The present invention relates to a needleless hypodermic jet injector device which includes a reusable, spring-powered gun and a disposable cartridge filled with the substance (i.e., medicament) to be injected. More particularly, the present invention relates to a sterile, disposable cartridge containing a predetermined amount of medicament, which may be readily locked onto the gun for use. The spring-powered gun, which need not be sterile, may be readily fired to inject the medicament from the sterile, disposable cartridge through the skin into the subject. The hypodermic jet injector of the present invention is particularly useful for self-administration of drugs and medicines by the patient.
It has been recognized that medication and other substances may be injected beneath the skin of humans or animals, without the use of a needle, through the use of a high pressure jet. Hypodermic jet injectors capable of needleless injection have achieved patient acceptance because a needle is not required and because the injection causes little or no pain.
The jet injector devices which have been marketed heretofor have been large, expensive units, generally adapted to retain large quantities of medicament for repeated injections. Most of these machines are not portable and are used chiefly for mass innoculation programs. Such machines are not adapted to self-administration use by the patient. Such cumbersome and expensive units have meant that the use of high pressure jet-injecting devices have been limited. Patents which describe multi-dose jet injectors include U.S. Pat. No. 2,785,678 to Hein; U.S. Pat. No. 3,330,276 to Gordon; U.S. Pat. No. 3,521,633 to Yahner; U.S. Pat. No. 3,908,651 to Fudge; U.S. Pat. No. 4,059,107 to Iriguchi et al.; U.S. Pat. No. 4,447,225 to Taff et al.; and U.S. Pat. No. 4,560,377 to Geat et al.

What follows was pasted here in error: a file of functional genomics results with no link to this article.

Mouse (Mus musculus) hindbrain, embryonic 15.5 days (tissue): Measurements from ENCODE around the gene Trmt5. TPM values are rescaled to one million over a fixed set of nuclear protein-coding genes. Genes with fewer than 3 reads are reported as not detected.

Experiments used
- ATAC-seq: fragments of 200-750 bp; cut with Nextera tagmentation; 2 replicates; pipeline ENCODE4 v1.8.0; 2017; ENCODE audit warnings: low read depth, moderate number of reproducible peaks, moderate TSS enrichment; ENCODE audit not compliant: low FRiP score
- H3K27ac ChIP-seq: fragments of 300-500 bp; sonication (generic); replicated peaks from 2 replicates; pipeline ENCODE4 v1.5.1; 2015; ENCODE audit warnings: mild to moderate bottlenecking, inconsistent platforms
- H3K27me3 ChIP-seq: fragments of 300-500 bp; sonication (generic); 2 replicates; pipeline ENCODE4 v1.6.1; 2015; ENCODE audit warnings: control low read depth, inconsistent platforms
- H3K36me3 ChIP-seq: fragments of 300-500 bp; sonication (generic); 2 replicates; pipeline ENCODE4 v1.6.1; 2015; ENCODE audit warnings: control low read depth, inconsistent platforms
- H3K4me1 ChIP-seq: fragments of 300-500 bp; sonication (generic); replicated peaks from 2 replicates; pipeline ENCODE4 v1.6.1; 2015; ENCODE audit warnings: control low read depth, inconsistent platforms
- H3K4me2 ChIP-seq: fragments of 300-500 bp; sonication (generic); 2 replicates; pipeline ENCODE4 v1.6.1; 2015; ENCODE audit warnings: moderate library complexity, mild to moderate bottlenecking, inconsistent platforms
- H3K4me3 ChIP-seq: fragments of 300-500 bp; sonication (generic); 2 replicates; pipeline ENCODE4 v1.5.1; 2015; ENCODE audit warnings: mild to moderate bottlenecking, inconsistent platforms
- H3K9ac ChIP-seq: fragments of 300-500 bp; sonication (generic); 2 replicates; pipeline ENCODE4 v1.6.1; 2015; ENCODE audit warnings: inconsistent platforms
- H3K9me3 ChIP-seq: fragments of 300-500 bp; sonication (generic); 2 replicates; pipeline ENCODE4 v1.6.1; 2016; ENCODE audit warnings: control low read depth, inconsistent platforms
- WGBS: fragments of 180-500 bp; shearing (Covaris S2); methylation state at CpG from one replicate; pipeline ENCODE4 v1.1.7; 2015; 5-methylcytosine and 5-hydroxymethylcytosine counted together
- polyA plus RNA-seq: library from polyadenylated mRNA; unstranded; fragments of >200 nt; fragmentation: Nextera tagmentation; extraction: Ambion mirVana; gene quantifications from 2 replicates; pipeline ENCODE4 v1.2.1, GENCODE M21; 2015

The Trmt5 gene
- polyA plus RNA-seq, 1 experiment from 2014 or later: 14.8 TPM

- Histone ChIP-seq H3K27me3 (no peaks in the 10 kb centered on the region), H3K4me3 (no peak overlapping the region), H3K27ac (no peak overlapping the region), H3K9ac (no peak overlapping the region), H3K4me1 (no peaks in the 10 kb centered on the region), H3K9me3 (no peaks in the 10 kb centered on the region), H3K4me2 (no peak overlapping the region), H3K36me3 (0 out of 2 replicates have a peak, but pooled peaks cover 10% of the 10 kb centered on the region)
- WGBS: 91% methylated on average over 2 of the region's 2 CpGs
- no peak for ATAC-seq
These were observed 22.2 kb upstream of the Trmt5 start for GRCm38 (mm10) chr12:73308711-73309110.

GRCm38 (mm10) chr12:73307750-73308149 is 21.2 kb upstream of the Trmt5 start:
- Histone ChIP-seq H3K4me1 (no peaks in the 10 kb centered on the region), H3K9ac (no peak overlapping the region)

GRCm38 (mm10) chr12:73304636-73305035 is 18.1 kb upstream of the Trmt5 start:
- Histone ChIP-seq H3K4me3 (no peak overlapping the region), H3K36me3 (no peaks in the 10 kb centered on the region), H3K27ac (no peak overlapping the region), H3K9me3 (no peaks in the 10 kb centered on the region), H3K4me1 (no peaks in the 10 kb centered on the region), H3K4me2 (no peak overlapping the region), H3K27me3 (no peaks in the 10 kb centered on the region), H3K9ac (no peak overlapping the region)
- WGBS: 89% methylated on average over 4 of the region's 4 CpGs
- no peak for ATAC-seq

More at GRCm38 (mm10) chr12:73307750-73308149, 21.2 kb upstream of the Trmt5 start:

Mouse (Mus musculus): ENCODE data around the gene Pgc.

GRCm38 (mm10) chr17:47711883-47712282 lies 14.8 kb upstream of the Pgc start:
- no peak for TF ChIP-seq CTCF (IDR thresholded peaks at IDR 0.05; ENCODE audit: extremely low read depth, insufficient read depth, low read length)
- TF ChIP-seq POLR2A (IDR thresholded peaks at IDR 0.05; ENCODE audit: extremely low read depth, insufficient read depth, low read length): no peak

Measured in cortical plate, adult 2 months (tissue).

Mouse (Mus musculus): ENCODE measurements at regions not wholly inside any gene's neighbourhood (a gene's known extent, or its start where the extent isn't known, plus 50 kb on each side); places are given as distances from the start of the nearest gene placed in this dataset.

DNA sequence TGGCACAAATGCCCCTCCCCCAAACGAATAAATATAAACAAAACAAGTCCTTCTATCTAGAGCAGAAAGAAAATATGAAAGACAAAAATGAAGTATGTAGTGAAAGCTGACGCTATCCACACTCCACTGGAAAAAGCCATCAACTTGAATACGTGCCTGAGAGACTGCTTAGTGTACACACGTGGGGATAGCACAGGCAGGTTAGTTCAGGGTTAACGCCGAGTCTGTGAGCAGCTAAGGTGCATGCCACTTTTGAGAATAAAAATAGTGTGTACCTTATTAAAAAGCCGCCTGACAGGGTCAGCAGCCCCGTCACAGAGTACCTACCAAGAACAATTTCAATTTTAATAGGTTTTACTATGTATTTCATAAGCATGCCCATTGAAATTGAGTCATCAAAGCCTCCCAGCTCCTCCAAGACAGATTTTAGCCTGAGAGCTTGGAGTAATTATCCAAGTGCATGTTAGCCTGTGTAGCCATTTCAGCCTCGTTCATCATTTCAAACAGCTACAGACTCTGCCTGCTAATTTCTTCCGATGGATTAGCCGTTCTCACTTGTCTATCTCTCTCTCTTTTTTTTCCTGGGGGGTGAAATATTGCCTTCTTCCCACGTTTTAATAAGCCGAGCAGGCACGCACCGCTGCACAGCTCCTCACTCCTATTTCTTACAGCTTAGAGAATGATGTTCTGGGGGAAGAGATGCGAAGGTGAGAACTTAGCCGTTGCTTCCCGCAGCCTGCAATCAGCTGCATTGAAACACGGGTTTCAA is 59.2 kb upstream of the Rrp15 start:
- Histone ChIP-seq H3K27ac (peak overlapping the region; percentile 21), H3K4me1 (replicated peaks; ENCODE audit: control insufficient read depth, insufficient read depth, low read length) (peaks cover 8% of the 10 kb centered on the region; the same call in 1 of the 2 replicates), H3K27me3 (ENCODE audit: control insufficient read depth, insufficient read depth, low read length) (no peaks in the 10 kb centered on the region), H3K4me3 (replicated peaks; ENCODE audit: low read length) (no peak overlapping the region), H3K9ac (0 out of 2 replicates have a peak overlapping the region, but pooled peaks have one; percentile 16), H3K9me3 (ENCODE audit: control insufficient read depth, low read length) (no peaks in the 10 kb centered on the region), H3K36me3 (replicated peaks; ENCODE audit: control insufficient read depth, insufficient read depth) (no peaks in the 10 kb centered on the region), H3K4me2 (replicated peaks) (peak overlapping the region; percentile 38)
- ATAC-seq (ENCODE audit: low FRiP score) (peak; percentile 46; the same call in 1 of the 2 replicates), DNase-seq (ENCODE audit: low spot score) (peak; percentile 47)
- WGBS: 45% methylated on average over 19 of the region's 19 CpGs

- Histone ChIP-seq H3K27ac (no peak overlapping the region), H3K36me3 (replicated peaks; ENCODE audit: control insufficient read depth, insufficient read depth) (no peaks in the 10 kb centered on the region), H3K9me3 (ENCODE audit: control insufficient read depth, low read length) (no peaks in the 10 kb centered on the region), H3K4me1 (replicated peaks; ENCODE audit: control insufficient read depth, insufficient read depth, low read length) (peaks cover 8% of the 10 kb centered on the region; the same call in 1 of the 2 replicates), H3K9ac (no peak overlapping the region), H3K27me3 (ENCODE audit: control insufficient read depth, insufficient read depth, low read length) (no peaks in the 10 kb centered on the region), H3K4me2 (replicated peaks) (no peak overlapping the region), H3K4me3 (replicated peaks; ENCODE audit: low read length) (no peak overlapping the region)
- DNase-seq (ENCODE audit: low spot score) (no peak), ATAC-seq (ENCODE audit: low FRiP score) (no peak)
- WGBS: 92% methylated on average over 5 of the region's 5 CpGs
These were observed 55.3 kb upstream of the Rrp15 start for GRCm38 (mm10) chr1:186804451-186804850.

The prior art has also developed some relatively small jet injector devices which are powered by compressed gas. Again, these devices have been generally expensive and somewhat difficult to use. Further, as the gas supply is consumed, the gas driving force changes. Moreover, the gas is subjected to pressure fluctuations caused by changes in the ambient atmosphere temperature. Patents which describe such gas powered injectors include U.S. Pat. No. 3,115,133 to Morando; U.S. Pat. No. 3,527,212 to Clark; U.S. Pat. No. 3,688,765 to Gasaway; U.S. Pat. No. 3,853,125 to Clark et al.; and U.S. Pat. No. 3,945,379 to Pritz et al. The gas powered devices have not achieved significant commercial success.
Further, the prior art discloses a number of spring powered jet injectors. While these prior art devices overcome some of the problems encountered with the multi-dose injectors and the gas powered injectors, the prior art spring powered injectors rely on complex filling techniques or large difficult to use cartridges from which the medicament is dispensed. Examples of the spring powered injectors are U.S. Pat. No. 2,380,534 to Lockhart; U.S. Pat. No. 2,722,931 to May; U.S. Pat. No. 2,762,370 to Venditty; U.S. Pat. No. 3,131,692 to Love; U.S. Pat. No. 3,557,784 to Shields; and U.S. Pat. No. 3,782,380 to Van Der Gaast. The devices described in these patents have not achieved significant commercial success.
Some of the foregoing patents describe jet injectors in which the medicament to be dispensed is first drawn into the injector and then dispensed. A wide variety of techniques for filling the injectors and injecting the medicament therefrom have been suggested. Some of these prior art devices use a cartridge to contain the medicament. However, these prior art devices require the injector to be sterilized, usually between each use.